Dave: Yeah, and I didn’t start out that way, I started out with the free software and the sounds that I edited in afterwards, and I’m lucky enough now that I have the studio set up and I’ve got the buttons that I can click and I have the sliders that I can do. And so I’ll play my intro music and I’ll talk over it and then I’ll fade it out and then I’ll fade it back up when we’re closing the show. But for me the reason I do that, one, I like the energy of it, I like the live production, I think it provides that energy that you don’t get when you’re just trying to imagine in your head that the music is there. I’m also comfortable enough now to a point because I’ve done thousands of these now, which is bizarre to think, but I’ve been podcasting for over six years and so I’m comfortable to the point that I’m okay with leaving a cough in or it’s alright with me because I feel like the coherence of the show is there and I don’t want to go in and edit too much out because it’s that live feel, it’s that radio kind of style, so for me it’s alright.
Patrick: Cool. Let’s talk about a story.
Stephan: Yes, we have a story and it is from TechCrunch again, and A Facebook IPO is Inevitable is the title, and COO Sheryl Sandberg spoke briefly on Reuters, she said publicly that an IPO is inevitable for Facebook and that’s what companies do and they won’t be sold, so what do you think about that? Do you think she’s just kind of getting us riled up about it?
Dave: It’s funny because the idea of companies not being public is somewhat new, the default is now private where in the past, Google, Microsoft, you think about the big tech giants, Google investors are rich now because they started off at the very beginning and Google grew into this behemoth, and Facebook is now on the same level, and so to me it’s kind of aren’t they supposed to be? Not the fact that they’re being sold but the fact that they’re going public, it makes sense.
Patrick: Right, because like you said, it kind of used to be if there was a big company you’d expect them to be traded publicly where it was an oddity with like UPS where UPS IPO’d not that long ago, I don’t know what specific year, but five, six to ten years ago, and UPS is this huge leader in the shipping field and so they weren’t publicly traded, and to have an established company like that go public was a strange thing.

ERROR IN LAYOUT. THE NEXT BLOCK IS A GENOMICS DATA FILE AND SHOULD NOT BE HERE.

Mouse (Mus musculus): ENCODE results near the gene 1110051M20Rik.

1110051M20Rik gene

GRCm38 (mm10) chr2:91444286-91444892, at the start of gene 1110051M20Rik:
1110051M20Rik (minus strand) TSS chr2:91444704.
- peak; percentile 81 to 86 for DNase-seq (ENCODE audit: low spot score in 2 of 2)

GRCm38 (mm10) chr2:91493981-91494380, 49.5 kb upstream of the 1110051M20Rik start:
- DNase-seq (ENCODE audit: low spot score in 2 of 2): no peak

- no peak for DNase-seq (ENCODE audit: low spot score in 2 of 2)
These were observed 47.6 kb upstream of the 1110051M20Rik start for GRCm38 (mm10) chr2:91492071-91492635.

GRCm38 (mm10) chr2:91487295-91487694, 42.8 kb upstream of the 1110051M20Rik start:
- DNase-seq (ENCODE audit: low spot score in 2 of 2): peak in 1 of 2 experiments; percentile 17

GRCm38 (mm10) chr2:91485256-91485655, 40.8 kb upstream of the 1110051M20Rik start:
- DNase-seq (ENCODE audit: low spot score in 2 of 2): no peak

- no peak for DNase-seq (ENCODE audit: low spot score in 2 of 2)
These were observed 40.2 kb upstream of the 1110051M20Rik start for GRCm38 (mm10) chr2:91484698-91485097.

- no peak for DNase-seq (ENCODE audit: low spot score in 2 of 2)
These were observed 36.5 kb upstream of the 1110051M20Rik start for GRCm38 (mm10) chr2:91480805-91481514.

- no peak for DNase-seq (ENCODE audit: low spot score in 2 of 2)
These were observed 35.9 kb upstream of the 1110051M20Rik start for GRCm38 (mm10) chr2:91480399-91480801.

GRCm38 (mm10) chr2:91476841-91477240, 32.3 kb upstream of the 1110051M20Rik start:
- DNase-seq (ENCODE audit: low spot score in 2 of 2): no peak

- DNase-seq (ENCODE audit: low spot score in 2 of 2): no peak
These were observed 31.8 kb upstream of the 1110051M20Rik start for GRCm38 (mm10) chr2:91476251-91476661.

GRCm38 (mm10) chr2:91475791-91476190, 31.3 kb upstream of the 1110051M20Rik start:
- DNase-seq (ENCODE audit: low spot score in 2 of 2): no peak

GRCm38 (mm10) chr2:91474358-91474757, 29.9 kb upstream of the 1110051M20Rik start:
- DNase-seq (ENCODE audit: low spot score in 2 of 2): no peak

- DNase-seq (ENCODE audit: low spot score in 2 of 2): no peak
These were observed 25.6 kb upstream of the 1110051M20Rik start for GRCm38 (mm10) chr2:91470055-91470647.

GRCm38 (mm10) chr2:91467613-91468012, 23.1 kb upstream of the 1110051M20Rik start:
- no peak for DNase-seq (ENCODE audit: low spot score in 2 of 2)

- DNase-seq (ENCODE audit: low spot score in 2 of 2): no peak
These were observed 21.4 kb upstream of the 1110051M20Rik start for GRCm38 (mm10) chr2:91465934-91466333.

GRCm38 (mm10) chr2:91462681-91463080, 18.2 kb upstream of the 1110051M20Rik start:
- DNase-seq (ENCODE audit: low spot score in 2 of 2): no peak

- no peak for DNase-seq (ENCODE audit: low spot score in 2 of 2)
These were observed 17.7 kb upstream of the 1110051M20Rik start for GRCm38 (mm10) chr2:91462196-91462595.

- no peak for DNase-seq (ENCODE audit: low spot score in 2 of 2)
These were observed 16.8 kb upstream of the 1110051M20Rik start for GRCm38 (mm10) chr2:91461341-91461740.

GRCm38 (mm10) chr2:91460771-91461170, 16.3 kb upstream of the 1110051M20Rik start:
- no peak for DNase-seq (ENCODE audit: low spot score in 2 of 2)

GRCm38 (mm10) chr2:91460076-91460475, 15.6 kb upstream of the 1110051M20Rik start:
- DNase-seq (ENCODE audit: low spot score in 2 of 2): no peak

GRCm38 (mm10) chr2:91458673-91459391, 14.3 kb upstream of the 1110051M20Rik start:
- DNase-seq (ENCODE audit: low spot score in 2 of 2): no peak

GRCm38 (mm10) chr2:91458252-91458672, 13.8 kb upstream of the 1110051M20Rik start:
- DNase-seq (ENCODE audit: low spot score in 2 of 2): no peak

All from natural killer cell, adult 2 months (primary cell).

Dave: It’s all startups now, it’s the startup mentality, because everything is designed to be small and everything is designed to be very, very efficient operation, and the new corporate culture we don’t have cubicles, everyone’s in the same room and Zen office and whatever it is, for some reason that goes along with we’re private, no public trading.
Patrick: Yeah, you have offices where Justin Timberlake can walk right in and smash your monitor and he doesn’t even think twice about it.
Dave: I want one of those.
Patrick: A Justin Timberlake or the office or a monitor?
Dave: All three at once (laughter), in any order.
Brad: Anyone actually buy LinkedIn stock?
Patrick: No? Because LinkedIn if you don’t know just recently went public two days ago I think, and the price doubled in one day, more than doubled I think from 40 to 45 that it was priced at to close in the 90’s I think, and it reached 100; has it gone up since or was it just IPO on Friday?
Audience Member: It IPO’d Friday morning
Patrick: There you go.
Dave: Does anyone here spend significant time on LinkedIn honestly? Really? Okay.
Patrick: The thing about LinkedIn is it’s almost, and I think there are people who spend significant time, I don’t.
Dave: Neither do I, no.
Patrick: I don’t think that’s a bad thing necessarily, and the reason I say that is because they have a niche and they pursue it really well and they do what they do well, I compare it in a small way to a service called Lanyrd, have you heard of Lanyrd?